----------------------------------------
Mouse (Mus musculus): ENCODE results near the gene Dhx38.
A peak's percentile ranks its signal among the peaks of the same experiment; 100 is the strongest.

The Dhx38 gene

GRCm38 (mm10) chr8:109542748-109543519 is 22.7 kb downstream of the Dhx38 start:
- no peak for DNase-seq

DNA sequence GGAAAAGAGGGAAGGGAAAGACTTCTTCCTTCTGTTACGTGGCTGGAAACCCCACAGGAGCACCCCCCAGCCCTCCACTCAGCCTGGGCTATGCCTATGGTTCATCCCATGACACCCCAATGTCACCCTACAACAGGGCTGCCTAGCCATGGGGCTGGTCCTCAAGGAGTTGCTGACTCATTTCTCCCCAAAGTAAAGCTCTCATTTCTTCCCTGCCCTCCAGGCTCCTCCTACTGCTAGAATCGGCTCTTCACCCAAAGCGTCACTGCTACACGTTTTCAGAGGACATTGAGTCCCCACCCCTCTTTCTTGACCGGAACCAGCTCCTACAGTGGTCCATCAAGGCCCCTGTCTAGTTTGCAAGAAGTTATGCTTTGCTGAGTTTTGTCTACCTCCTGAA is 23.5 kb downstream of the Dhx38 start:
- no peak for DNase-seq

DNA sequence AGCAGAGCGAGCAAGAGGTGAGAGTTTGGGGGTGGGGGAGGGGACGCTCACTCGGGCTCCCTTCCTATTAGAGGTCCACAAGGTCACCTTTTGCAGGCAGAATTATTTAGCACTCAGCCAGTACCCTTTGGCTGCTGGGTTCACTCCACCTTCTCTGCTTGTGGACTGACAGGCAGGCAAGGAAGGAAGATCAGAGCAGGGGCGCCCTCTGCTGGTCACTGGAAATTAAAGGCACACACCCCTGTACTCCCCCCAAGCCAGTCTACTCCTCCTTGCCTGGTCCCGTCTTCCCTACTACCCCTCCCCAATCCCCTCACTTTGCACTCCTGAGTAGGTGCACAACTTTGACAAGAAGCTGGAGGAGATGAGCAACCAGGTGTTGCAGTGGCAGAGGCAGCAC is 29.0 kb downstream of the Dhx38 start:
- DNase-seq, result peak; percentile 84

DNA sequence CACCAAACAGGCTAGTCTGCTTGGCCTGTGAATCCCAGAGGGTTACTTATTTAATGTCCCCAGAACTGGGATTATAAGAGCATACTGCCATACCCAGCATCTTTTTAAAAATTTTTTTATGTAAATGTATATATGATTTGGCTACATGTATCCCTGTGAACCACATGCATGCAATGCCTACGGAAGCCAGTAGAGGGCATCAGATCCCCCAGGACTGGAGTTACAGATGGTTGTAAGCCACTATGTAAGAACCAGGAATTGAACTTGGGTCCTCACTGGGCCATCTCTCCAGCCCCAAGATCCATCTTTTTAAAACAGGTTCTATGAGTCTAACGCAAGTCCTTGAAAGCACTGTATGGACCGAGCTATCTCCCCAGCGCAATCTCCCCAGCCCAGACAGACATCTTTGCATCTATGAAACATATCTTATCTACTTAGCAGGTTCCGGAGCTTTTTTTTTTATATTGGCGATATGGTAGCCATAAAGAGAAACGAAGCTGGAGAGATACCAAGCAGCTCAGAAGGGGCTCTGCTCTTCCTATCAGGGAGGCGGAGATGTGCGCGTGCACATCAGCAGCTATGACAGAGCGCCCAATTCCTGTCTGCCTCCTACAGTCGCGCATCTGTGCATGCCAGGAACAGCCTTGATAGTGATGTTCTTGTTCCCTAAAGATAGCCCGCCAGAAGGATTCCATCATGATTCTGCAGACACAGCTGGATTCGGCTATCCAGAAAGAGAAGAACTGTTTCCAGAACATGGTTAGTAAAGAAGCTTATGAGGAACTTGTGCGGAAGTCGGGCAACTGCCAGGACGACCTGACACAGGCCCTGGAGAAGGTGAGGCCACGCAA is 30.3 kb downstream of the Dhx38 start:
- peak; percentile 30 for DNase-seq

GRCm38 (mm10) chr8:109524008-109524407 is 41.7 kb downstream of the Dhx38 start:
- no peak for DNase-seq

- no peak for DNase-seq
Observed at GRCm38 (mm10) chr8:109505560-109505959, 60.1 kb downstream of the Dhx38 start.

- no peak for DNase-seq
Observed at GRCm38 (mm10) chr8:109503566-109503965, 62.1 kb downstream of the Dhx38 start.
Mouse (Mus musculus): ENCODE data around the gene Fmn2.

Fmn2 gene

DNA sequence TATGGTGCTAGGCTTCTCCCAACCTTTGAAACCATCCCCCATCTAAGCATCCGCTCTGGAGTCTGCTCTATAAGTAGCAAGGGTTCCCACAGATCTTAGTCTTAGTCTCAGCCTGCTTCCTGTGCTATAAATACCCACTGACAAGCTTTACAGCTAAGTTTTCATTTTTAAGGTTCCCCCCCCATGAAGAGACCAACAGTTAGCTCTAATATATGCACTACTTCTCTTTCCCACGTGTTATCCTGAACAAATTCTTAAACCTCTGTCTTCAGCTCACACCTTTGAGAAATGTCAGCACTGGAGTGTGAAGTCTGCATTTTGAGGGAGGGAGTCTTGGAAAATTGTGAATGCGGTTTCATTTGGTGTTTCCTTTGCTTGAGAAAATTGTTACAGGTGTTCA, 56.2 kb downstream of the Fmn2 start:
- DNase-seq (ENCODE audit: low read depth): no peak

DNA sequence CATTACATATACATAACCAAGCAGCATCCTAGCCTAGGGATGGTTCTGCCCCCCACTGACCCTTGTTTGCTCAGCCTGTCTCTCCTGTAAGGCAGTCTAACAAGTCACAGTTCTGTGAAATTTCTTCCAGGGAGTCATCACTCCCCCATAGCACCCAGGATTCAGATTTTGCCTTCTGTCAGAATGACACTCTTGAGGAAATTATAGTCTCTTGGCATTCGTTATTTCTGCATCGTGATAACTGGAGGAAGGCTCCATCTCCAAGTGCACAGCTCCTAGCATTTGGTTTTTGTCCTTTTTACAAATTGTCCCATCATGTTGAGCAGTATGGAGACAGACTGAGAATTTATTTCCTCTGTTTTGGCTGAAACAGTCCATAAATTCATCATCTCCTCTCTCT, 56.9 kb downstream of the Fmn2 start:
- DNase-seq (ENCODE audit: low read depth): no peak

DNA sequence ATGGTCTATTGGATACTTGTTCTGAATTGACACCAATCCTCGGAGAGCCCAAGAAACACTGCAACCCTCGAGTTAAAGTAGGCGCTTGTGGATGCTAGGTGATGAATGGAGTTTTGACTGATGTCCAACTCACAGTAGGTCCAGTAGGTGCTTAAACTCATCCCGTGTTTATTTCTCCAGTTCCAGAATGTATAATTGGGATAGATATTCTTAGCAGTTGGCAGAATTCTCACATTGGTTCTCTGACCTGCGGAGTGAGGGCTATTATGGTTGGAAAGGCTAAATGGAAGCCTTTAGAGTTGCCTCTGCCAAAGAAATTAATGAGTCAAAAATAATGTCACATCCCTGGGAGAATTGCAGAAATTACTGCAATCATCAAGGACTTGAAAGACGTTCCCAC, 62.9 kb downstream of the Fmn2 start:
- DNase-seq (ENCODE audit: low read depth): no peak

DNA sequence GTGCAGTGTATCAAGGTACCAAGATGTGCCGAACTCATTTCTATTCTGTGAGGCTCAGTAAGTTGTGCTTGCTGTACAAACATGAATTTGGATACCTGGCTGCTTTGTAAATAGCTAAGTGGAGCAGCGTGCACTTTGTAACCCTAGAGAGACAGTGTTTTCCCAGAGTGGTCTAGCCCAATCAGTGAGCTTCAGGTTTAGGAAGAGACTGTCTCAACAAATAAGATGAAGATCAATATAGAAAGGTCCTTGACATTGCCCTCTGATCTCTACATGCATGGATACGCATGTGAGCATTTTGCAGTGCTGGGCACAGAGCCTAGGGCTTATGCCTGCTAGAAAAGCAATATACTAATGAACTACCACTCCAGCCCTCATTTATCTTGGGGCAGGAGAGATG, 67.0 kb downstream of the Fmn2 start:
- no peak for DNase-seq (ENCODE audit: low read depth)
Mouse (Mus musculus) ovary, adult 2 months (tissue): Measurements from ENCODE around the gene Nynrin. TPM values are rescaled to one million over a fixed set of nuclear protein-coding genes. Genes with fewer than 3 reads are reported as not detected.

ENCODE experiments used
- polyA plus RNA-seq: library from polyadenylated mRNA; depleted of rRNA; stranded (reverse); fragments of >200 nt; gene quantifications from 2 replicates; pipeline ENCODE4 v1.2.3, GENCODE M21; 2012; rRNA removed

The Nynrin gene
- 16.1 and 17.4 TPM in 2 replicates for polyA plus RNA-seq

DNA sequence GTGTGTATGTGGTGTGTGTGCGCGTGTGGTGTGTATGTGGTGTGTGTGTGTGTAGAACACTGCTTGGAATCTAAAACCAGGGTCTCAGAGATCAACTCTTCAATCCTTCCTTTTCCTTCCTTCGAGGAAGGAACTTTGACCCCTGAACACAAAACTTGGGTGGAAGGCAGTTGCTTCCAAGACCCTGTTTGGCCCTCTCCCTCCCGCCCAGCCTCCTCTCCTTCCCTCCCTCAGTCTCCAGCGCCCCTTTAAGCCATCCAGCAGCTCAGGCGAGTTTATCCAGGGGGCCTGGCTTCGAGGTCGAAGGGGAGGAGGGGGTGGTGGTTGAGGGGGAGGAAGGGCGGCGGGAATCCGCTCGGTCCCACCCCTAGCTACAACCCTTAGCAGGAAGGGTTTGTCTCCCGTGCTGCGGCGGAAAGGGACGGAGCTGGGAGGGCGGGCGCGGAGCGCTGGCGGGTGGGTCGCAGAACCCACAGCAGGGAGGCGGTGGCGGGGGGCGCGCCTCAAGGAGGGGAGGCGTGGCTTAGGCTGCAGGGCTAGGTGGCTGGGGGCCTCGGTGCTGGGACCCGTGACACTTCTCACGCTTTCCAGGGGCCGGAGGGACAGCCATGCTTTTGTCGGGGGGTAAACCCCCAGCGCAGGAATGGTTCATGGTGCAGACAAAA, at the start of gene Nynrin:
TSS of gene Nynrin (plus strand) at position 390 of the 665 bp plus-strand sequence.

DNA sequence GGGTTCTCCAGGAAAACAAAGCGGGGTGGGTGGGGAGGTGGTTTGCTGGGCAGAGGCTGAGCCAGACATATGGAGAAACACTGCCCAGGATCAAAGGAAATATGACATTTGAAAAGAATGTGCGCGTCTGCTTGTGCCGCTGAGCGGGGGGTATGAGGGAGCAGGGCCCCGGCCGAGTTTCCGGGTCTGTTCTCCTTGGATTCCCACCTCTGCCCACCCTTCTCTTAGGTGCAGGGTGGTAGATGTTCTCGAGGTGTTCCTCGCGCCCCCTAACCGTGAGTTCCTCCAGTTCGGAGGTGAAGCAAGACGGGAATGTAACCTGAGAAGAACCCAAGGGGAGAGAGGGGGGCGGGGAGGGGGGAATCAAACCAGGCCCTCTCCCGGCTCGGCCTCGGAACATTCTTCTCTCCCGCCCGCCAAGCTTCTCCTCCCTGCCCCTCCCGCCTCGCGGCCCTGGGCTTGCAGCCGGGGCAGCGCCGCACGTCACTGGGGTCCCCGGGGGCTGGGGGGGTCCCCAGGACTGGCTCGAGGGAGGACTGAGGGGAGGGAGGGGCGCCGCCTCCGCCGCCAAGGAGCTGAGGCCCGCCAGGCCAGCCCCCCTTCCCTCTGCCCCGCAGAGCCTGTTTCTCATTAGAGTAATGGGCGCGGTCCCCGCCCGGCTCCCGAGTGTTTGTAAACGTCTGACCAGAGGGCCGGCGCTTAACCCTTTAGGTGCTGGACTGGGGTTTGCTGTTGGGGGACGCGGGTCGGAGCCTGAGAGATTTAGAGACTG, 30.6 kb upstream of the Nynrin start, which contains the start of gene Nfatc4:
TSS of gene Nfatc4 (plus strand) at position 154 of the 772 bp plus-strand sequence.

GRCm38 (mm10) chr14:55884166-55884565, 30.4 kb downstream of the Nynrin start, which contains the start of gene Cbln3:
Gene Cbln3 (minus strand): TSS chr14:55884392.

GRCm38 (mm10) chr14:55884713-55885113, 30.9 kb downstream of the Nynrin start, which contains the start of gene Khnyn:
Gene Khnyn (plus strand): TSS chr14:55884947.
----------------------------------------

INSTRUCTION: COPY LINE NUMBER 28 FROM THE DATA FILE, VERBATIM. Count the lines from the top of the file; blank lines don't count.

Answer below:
Mouse (Mus musculus) ovary, adult 2 months (tissue): Measurements from ENCODE around the gene Nynrin. TPM values are rescaled to one million over a fixed set of nuclear protein-coding genes. Genes with fewer than 3 reads are reported as not detected.